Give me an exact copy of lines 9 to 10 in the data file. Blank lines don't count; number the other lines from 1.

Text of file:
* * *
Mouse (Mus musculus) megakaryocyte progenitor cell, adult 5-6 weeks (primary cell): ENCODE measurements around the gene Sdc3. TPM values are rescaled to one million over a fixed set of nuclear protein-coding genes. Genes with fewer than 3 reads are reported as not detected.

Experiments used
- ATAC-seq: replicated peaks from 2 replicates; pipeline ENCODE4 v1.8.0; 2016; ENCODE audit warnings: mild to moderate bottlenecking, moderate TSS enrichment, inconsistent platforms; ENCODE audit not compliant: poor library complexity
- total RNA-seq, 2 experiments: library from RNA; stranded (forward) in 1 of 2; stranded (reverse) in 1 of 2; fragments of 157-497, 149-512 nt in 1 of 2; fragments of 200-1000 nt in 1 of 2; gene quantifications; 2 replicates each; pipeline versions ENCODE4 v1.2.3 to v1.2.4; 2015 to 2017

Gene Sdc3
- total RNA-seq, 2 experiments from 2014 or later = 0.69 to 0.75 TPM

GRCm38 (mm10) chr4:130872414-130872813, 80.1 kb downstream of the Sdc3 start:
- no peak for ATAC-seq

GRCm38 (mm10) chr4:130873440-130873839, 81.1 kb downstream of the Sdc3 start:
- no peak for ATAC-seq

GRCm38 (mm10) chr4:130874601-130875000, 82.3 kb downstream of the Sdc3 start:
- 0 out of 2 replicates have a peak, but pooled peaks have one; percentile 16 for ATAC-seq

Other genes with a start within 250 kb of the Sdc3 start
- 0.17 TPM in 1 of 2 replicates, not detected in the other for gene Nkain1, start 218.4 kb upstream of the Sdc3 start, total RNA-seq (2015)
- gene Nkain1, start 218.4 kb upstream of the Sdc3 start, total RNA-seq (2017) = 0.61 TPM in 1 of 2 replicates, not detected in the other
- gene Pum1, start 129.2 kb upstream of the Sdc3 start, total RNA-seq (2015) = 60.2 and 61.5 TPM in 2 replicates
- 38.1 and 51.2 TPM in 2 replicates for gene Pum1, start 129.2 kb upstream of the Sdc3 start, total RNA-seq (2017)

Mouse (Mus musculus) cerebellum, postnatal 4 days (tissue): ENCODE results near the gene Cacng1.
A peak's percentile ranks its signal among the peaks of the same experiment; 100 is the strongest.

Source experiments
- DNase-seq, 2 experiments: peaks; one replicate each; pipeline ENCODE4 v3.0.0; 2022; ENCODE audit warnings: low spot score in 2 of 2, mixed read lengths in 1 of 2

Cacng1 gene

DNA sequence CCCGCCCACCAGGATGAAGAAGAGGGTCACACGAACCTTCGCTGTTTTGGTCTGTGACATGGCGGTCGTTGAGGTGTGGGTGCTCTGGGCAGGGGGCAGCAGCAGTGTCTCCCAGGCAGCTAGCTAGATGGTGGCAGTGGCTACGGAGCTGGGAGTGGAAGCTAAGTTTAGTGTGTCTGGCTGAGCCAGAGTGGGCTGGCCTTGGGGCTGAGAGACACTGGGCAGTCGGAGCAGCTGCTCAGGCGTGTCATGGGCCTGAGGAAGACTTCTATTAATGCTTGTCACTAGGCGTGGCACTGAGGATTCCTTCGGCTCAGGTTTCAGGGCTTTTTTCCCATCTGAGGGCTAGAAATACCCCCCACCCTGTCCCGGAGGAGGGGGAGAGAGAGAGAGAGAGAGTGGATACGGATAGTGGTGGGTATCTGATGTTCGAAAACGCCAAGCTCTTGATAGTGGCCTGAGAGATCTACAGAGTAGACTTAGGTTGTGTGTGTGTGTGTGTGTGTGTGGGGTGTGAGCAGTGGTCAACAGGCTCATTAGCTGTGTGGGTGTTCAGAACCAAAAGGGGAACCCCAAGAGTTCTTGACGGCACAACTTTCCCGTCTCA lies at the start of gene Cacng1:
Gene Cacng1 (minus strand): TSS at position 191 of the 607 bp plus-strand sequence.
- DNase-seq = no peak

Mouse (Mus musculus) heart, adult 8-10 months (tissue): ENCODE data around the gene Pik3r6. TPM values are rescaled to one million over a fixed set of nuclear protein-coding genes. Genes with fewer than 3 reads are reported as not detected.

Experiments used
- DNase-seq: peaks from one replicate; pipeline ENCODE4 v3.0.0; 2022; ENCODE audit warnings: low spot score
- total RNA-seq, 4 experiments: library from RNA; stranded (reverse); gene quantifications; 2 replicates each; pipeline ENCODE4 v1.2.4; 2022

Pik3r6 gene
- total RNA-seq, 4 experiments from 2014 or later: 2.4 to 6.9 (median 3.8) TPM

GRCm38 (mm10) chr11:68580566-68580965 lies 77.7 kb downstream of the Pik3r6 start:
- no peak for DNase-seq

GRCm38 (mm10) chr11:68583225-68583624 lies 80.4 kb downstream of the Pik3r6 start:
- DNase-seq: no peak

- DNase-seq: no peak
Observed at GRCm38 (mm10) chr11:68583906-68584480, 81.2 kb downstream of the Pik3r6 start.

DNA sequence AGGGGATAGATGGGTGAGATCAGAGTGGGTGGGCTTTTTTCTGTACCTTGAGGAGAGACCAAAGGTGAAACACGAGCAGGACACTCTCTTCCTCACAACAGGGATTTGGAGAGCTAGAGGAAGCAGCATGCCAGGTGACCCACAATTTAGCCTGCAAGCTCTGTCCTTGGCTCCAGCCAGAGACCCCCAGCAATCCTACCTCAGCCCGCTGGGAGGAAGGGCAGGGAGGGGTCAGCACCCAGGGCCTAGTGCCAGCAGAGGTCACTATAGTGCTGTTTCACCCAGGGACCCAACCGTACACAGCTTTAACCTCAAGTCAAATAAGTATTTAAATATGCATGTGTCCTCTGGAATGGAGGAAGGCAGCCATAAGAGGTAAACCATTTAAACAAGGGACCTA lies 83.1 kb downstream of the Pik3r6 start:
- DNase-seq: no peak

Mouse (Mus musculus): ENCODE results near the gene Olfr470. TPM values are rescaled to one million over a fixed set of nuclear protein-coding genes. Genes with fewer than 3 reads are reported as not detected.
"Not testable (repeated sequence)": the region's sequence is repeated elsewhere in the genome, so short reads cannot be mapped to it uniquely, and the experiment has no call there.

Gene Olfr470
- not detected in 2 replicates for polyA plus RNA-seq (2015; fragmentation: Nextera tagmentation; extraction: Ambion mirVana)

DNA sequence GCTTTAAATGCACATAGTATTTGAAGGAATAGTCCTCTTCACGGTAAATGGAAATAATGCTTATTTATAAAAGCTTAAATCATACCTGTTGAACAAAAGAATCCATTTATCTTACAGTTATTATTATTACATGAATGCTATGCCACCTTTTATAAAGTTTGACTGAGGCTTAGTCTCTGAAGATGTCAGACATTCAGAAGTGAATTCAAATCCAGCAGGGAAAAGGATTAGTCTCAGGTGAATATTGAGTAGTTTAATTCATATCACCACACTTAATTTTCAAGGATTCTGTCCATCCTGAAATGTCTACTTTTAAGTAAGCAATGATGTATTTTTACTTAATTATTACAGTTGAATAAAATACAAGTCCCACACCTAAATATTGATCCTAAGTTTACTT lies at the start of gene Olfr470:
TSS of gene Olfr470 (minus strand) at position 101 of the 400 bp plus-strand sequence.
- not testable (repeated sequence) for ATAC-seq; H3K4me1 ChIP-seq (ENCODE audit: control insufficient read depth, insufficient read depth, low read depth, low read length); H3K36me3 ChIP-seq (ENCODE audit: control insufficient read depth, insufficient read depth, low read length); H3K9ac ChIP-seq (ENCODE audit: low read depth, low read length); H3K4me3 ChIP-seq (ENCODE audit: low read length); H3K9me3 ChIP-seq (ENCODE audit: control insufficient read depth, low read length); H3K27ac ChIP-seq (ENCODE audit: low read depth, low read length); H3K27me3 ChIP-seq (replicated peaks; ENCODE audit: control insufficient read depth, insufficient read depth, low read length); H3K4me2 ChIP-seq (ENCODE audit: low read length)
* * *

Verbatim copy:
GRCm38 (mm10) chr4:130873440-130873839, 81.1 kb downstream of the Sdc3 start:
- no peak for ATAC-seq